What is conveyancing?
Simply said, conveyancing relates to the legal process of transferring the right of ownership of a property from one to another. However, this process can be greatly varied due to the different types of properties available and the laws governing and or influencing the process can also vary in each instance. Different buyers and sellers, with their different statuses and eligibility can also bring complication to the transaction. Leases between landlords and tenants are also often brought to the attention of a lawyer (sometimes known as a conveyancer) who provide assistance in drafting contracts – especially if it is a complex and high value transaction.
Why is everyone involved in conveyancing one way or another?
As long as human beings require shelter, societies will have rules governing land, buildings and homes. Depending on the geopolitical influences of the community, people may or may not prefer to own homes and land – but they would still deal with acquiring space for building families, doing business, such as growing food. Knowing the rights accorded to the homeowner, landowner, tenant and landlord protects the individuals whereas knowing the law that governs the use of the land helps protect the rights of those who are his neighbours. Land, (and therefore space) as a limited resource, can also be in high demand, and thus involving lots of money.
How else is everyone involved?
Real estate transactions range from short-term leases (minimum 6 months for private residential properties in Singapore) to multi-million purchases of multi-storey buildings of different uses (mixed developments may involve office, retail and residential within the same building). Government authorities enforce regulations which are influenced by public policies and these regulations may be complex and costly to adhere to. Buyers, sellers, tenants and landlords may thus prefer to to engage the use of professionals such as lawyers and real estate agents to assist them through their sales, purchase and lease agreements. In addition, since properties may form a good portion of personal, and or corporate assets, taxation and trust professionals (estate planners and accountants) may also be engaged to work out solutions for holding multiple properties for the benefits of shareholders and dependents.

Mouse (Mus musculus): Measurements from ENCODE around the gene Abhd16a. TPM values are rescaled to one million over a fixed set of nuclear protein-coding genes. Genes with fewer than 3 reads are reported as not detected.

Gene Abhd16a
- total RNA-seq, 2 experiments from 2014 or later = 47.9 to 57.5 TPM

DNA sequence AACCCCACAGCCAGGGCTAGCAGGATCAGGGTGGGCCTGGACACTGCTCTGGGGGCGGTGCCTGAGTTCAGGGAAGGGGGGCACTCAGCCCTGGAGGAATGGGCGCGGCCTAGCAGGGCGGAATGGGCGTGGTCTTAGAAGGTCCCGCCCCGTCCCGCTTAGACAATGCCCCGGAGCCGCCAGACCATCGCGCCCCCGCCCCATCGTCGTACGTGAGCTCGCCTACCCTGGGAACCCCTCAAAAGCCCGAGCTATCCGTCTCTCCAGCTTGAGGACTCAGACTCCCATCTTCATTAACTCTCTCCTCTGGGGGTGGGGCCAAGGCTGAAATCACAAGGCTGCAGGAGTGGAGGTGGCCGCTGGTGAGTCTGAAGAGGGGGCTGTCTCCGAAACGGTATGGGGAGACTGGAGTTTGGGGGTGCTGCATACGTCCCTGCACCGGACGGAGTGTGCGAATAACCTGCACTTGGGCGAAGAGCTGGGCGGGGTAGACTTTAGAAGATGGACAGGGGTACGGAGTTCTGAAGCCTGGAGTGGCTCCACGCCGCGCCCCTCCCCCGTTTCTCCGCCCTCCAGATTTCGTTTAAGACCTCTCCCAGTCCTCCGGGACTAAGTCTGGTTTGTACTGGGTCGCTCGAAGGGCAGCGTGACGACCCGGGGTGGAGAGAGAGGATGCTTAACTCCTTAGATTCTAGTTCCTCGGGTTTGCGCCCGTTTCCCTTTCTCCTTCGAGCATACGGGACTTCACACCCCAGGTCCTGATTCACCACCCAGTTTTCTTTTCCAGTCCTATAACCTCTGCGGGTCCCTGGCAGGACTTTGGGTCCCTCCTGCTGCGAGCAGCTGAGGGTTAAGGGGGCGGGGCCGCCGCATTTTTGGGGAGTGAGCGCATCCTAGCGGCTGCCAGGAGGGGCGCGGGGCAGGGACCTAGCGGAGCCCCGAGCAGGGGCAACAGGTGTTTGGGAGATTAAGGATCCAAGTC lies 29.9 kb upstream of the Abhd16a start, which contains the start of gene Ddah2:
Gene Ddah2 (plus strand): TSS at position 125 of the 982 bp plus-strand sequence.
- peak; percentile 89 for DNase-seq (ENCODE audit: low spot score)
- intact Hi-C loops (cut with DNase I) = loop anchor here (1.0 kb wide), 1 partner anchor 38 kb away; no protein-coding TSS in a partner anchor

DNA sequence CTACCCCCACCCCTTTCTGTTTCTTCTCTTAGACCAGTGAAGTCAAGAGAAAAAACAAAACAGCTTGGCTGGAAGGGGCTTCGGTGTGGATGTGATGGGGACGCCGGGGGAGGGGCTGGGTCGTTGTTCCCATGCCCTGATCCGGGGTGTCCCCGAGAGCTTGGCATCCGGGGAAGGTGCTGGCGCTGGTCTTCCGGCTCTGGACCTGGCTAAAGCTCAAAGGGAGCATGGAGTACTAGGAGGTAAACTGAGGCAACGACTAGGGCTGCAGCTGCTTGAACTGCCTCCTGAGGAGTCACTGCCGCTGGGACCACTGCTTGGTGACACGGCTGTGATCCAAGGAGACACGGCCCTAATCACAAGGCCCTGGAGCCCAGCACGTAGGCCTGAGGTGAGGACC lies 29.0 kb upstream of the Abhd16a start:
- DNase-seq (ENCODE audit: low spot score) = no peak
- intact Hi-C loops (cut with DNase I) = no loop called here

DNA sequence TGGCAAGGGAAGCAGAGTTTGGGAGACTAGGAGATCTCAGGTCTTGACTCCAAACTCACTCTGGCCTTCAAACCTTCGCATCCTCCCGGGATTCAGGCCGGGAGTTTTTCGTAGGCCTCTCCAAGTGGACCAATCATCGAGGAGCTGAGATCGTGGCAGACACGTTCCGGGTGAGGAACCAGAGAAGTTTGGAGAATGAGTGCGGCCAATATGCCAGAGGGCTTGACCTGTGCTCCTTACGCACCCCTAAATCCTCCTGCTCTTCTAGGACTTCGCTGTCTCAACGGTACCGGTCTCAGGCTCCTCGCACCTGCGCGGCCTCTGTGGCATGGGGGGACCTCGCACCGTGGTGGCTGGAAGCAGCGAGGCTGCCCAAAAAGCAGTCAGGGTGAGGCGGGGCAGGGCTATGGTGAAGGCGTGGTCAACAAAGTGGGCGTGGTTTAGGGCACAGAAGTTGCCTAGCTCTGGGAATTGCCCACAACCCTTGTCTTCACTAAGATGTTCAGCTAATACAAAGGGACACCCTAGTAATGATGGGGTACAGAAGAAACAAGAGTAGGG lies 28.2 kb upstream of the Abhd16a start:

Properties may also have issues that result from the time they were built – these damages may take time to reveal themselves. Developers therefore have responsibilities that extend beyond handing over the completed building on time. And conveyancing may also involve the understanding of the legislation of building requirements and the obligations of developers.
How can Asia Law Network assist you in conveyancing matters?
You may want to consult several lawyers to get specific and customized advice and clarity on conveyancing for your transaction, and also to get multiple quotations. You can either choose and directly contact a lawyer specializing in real estate for a quotation HERE or speak with an experienced real estate lawyer for a transparent, flat fee of S$49 with an Asia Law Network Quick Consult HERE.